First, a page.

Written by: Vitina Molgaard
“ Never had I given much thought to the timeless debate of fate versus freewill, until I found that damned camera, the one that nearly cost me my life, and threatened the existence of the universe as we know it.” –Ritchie Naughton
Ritchie Naughton has had a very difficult time lately between the discovery of a serious health problem and one extremely foul episode with his fiance that has led to a nasty break up. He is actually a nice man that is about to find that being likeable just is not enough. He’s decided to return home and start life anew. Home, for the record, is a town in New Jersey named Red River.A place he had ensured himself that he would never return to and one that offers a whole slew of impediments. In a growing plight for survival it doesn’t take long before employment is his primary concern. The search for a job takes him to a small local newspaper, The Treebound Tribune. Hired on as a photographer, Ritchie comes face to face with one of the strangest cameras ever known to man… the Denlax. It is here that things really begin to shift and change in bizarre ways. Our protagonist finds himself suffering from nightmares and a constant sense of dread. In short time we start to meet up with a large number of characters, few of which are pleasant individuals. Equally important to character is the camera, which plays a role as a participant within the collective group of personalities we meet.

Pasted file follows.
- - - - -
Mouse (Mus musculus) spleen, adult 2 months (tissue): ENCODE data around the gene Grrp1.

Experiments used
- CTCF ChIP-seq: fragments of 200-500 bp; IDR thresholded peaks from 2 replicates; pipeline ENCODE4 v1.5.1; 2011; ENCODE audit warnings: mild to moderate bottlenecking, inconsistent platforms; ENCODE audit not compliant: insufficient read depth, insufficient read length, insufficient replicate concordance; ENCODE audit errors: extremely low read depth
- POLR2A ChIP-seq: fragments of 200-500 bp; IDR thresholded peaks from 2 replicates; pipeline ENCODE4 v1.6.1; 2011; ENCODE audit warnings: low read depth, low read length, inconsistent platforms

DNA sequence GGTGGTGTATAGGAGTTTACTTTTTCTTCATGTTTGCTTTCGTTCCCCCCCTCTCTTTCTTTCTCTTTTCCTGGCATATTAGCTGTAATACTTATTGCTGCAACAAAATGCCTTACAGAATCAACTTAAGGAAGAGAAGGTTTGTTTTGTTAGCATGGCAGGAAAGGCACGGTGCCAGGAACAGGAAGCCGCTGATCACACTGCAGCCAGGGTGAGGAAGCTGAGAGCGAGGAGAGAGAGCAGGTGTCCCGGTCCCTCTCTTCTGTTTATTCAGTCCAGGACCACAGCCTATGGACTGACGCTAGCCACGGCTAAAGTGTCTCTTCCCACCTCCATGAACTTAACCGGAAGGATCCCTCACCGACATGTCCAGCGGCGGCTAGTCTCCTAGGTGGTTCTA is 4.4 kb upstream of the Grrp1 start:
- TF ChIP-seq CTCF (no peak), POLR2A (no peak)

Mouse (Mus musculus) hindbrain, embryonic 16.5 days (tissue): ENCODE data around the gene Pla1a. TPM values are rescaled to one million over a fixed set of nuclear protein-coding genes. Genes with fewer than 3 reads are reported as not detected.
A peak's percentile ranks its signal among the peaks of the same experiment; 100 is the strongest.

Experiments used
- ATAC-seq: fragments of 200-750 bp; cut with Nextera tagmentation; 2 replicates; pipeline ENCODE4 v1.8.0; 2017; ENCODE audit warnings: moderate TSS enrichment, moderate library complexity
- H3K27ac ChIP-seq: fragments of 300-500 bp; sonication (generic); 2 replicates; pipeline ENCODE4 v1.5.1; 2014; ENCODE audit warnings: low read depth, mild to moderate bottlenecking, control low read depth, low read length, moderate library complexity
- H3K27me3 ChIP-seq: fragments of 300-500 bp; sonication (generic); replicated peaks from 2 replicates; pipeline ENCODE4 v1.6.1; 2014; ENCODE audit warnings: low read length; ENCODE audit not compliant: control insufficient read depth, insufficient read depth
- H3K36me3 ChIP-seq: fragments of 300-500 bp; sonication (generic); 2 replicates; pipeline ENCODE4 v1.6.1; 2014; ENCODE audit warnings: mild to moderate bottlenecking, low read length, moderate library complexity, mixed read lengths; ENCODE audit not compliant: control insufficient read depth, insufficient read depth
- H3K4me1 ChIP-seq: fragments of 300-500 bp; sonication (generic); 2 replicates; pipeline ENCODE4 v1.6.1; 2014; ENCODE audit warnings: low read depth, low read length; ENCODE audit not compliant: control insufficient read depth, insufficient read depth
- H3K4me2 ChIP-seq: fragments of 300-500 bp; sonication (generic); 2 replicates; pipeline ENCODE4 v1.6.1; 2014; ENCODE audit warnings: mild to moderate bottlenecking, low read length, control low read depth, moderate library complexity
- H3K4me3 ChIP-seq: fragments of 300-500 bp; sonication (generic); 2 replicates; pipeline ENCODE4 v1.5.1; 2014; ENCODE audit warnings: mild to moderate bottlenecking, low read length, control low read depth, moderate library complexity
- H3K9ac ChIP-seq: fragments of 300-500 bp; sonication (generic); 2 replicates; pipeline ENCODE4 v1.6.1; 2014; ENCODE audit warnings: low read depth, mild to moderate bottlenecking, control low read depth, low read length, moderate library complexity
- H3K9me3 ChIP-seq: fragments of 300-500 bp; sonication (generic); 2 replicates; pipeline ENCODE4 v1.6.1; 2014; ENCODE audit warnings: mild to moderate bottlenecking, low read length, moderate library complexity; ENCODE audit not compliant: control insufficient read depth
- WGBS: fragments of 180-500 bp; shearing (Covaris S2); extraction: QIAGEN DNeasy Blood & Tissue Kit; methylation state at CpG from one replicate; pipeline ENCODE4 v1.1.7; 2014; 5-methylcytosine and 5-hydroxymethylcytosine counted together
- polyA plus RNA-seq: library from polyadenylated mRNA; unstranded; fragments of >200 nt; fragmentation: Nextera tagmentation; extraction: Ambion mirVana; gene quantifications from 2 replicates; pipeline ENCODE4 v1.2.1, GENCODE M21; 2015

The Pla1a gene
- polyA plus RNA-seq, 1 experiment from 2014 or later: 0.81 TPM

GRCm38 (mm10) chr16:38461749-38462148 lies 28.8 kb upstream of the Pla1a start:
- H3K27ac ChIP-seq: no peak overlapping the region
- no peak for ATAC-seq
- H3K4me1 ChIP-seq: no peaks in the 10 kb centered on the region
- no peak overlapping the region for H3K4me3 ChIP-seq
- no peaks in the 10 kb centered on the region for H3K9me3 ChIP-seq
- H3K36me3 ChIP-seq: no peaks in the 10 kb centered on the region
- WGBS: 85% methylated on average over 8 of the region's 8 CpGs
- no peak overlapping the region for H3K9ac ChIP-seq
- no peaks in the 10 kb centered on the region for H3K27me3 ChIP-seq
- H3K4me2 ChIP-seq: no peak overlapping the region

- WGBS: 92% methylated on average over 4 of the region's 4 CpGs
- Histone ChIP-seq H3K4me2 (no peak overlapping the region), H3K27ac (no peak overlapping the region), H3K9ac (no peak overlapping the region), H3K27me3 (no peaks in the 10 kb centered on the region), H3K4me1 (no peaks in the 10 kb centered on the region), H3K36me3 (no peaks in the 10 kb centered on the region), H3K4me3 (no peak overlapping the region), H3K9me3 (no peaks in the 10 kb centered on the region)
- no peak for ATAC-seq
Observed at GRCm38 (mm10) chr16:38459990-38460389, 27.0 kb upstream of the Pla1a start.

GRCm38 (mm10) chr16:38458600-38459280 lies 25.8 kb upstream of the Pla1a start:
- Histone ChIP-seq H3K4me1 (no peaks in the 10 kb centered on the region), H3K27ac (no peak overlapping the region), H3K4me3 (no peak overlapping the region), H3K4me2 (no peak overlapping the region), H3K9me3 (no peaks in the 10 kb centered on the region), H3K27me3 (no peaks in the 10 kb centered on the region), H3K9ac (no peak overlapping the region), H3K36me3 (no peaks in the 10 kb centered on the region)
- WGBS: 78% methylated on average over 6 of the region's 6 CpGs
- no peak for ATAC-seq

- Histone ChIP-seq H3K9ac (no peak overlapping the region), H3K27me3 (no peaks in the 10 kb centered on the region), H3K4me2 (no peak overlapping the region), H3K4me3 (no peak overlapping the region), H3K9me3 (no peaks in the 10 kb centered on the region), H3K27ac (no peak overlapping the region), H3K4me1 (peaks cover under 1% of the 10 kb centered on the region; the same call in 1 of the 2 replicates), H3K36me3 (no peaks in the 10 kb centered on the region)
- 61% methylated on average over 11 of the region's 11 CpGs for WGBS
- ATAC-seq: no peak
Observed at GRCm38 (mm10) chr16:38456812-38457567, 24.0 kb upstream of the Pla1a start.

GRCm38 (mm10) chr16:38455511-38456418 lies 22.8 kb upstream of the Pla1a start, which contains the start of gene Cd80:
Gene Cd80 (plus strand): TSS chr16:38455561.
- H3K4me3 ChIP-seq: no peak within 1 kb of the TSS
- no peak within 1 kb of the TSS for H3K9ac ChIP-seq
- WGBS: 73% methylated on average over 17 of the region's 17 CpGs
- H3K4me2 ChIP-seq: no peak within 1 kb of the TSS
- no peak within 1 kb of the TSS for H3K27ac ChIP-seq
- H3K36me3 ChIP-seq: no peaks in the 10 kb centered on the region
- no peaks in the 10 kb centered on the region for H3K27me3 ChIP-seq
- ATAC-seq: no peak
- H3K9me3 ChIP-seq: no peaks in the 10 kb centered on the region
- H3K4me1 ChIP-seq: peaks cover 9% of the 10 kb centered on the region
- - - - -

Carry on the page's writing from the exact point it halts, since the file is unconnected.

There are an abundance of characters that are key to this story, but Ill save illumination for the markedly relevant. Meet Uncle Bernie, not necessarily the nicest of men, but significant all the same. It’s through Bernie’s actions that Ritchie finds himself entangled with so many horrors. Sheldon Daniels is Ritchie’s employer who makes sure the camera finds its way into Ritchie’s hands, as he’s got an agenda of his own. To be honest this journey contains so many twists that trying to give you a feel for the inhabitants is at best difficult. However I would be negligent if I omitted mention of Aurelia, a young woman who helps Ritchie balance a tumultuous life. And mention must be made of The House Of Mirrors itself, as it’s a most important aspect of this novel as a whole.
This narrative has quite a bit to offer and it takes us to some intriguing places. Tim Meyer has woven a fine tale of horror. Equipped with a dose of devil worship and cultic practices with just a small taste of humor, the novel catches the readers attention with ease. That being said I did find an issue with an otherwise well-crafted story. In the earlier goings of the book we are served up an extensive examination of his relationship problems, that in my opinion this book had no need to bring to light. This aspect just felt unneeded. A simple mention could have brought about the reasoning behind his initial departure and subsequent return home. The tale takes us to so many other enjoyable places that I was a bit perturbed by the rocky genesis. Not a major issue but an annoying one none the less.
My final thoughts and rating… This is a book well worth the time you will give it. As the reader you may not find the way the book launches to be off-putting. Each of us have different opinions and as such I trust you will make up your own in regards to this one. I’d recommend you pick up this book and invest yourself in it. It’s worth it.